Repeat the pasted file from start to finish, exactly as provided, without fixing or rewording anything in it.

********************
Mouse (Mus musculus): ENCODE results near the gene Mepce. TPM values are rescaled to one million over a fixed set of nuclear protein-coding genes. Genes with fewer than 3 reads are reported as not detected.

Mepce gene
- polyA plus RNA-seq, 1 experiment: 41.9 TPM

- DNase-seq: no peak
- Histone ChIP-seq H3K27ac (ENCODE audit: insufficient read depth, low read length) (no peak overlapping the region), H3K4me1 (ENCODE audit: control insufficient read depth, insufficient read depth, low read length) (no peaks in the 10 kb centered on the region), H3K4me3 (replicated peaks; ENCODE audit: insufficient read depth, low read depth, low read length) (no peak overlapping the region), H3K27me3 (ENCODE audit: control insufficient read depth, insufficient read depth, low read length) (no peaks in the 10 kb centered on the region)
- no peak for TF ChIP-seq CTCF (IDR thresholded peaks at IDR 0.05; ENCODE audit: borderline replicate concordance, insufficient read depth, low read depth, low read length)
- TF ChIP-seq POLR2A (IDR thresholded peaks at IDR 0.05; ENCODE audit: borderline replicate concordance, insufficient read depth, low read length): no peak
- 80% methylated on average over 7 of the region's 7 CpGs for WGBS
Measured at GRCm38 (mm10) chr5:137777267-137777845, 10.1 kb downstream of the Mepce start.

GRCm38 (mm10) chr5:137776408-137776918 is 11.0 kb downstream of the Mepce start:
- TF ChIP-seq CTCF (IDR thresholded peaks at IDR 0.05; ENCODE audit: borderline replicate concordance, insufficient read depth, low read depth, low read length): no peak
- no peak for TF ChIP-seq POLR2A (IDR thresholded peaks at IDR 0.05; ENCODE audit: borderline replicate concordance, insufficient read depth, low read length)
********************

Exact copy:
Mouse (Mus musculus): ENCODE results near the gene Mepce. TPM values are rescaled to one million over a fixed set of nuclear protein-coding genes. Genes with fewer than 3 reads are reported as not detected.

Mepce gene
- polyA plus RNA-seq, 1 experiment: 41.9 TPM

- DNase-seq: no peak
- Histone ChIP-seq H3K27ac (ENCODE audit: insufficient read depth, low read length) (no peak overlapping the region), H3K4me1 (ENCODE audit: control insufficient read depth, insufficient read depth, low read length) (no peaks in the 10 kb centered on the region), H3K4me3 (replicated peaks; ENCODE audit: insufficient read depth, low read depth, low read length) (no peak overlapping the region), H3K27me3 (ENCODE audit: control insufficient read depth, insufficient read depth, low read length) (no peaks in the 10 kb centered on the region)
- no peak for TF ChIP-seq CTCF (IDR thresholded peaks at IDR 0.05; ENCODE audit: borderline replicate concordance, insufficient read depth, low read depth, low read length)
- TF ChIP-seq POLR2A (IDR thresholded peaks at IDR 0.05; ENCODE audit: borderline replicate concordance, insufficient read depth, low read length): no peak
- 80% methylated on average over 7 of the region's 7 CpGs for WGBS
Measured at GRCm38 (mm10) chr5:137777267-137777845, 10.1 kb downstream of the Mepce start.

GRCm38 (mm10) chr5:137776408-137776918 is 11.0 kb downstream of the Mepce start:
- TF ChIP-seq CTCF (IDR thresholded peaks at IDR 0.05; ENCODE audit: borderline replicate concordance, insufficient read depth, low read depth, low read length): no peak
- no peak for TF ChIP-seq POLR2A (IDR thresholded peaks at IDR 0.05; ENCODE audit: borderline replicate concordance, insufficient read depth, low read length)